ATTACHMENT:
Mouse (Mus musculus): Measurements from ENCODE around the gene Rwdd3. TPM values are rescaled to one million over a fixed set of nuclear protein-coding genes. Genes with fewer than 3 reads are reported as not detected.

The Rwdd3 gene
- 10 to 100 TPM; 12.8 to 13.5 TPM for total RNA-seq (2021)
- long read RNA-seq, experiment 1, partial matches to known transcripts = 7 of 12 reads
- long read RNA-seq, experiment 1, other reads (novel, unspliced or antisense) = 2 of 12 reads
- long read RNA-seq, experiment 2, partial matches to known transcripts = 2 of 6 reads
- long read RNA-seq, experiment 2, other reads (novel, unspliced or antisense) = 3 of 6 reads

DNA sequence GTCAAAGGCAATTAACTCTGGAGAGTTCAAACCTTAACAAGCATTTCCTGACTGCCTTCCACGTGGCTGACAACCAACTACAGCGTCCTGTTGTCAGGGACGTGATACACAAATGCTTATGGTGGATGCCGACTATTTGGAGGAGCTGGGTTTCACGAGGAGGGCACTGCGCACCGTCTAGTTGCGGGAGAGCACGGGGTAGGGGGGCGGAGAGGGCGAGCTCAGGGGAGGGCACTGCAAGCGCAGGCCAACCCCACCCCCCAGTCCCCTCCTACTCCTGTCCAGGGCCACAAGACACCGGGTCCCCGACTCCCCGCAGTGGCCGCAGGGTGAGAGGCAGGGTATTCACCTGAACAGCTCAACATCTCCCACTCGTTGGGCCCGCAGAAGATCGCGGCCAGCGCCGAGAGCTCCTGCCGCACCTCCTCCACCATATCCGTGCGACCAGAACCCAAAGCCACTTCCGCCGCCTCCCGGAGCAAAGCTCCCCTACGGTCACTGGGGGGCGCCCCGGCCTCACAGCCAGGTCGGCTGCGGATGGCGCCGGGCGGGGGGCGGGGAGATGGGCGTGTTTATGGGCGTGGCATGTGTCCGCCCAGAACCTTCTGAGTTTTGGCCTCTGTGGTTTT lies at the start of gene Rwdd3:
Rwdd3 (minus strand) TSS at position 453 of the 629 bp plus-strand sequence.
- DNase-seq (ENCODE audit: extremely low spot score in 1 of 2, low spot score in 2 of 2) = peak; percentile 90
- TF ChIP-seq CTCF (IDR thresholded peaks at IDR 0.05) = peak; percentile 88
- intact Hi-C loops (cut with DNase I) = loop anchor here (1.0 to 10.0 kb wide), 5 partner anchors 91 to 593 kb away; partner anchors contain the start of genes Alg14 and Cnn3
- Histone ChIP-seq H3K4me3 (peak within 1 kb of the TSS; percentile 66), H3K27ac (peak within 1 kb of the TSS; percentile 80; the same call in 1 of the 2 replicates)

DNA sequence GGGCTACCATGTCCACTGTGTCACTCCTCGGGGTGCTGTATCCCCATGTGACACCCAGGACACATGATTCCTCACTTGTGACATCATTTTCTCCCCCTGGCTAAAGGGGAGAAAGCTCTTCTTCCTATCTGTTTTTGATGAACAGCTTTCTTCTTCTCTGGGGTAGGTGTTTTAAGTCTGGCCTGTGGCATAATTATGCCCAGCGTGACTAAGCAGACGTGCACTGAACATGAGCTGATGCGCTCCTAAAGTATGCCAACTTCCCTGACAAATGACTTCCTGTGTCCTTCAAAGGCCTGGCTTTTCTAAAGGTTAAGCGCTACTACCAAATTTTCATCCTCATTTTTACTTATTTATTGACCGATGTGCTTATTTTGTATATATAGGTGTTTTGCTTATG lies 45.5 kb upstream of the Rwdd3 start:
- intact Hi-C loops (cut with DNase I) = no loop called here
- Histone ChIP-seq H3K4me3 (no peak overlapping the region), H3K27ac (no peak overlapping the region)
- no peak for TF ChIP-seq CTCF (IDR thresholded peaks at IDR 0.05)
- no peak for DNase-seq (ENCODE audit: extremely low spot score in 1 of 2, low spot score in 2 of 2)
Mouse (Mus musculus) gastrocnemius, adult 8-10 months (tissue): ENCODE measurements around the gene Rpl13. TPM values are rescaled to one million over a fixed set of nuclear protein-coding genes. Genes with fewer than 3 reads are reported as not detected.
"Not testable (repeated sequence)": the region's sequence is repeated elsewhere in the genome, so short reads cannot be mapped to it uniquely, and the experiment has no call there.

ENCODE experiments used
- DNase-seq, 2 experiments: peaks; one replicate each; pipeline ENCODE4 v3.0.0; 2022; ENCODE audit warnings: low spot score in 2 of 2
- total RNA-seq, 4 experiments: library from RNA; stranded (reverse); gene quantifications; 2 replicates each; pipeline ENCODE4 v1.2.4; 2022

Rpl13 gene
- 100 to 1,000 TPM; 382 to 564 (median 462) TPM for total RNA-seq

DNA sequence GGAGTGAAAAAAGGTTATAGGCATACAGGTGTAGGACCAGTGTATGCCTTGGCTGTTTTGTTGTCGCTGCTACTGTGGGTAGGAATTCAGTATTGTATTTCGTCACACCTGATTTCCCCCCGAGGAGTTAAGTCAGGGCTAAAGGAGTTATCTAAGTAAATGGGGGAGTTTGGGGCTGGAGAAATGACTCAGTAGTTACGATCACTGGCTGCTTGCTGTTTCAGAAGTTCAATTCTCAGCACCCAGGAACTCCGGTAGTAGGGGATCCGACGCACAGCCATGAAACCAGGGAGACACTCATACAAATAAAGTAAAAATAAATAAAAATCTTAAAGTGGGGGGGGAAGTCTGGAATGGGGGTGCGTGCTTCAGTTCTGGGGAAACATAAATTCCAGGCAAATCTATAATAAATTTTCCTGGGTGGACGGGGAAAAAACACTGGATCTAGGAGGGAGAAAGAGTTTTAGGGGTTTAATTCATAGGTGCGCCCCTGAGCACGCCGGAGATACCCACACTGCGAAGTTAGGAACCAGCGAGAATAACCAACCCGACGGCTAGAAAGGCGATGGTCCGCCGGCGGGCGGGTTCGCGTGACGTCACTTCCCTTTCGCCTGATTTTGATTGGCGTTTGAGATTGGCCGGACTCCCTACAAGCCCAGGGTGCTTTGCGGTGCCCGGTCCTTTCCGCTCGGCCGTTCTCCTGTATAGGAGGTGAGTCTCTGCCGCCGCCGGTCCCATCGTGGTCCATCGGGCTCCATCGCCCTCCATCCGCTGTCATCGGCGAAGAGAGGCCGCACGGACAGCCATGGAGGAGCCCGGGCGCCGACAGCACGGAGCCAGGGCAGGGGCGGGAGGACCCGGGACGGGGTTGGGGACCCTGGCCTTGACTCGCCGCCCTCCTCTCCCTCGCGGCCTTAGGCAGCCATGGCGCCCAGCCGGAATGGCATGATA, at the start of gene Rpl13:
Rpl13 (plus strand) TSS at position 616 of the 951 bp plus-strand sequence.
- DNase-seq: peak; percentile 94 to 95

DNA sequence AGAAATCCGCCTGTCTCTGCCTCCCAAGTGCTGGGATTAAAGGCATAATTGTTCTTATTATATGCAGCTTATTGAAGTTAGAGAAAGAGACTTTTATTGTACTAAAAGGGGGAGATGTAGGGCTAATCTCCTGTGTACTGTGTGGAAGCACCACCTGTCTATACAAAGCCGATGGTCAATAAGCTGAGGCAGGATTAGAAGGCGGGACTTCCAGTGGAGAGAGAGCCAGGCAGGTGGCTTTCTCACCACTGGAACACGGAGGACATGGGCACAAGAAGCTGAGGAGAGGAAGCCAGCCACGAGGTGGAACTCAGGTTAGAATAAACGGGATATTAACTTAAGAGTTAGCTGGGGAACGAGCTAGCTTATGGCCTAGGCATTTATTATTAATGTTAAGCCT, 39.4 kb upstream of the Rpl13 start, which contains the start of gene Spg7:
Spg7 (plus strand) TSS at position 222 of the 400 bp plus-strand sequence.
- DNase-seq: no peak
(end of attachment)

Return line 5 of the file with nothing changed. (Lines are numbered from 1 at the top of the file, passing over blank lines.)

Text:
- long read RNA-seq, experiment 1, other reads (novel, unspliced or antisense) = 2 of 12 reads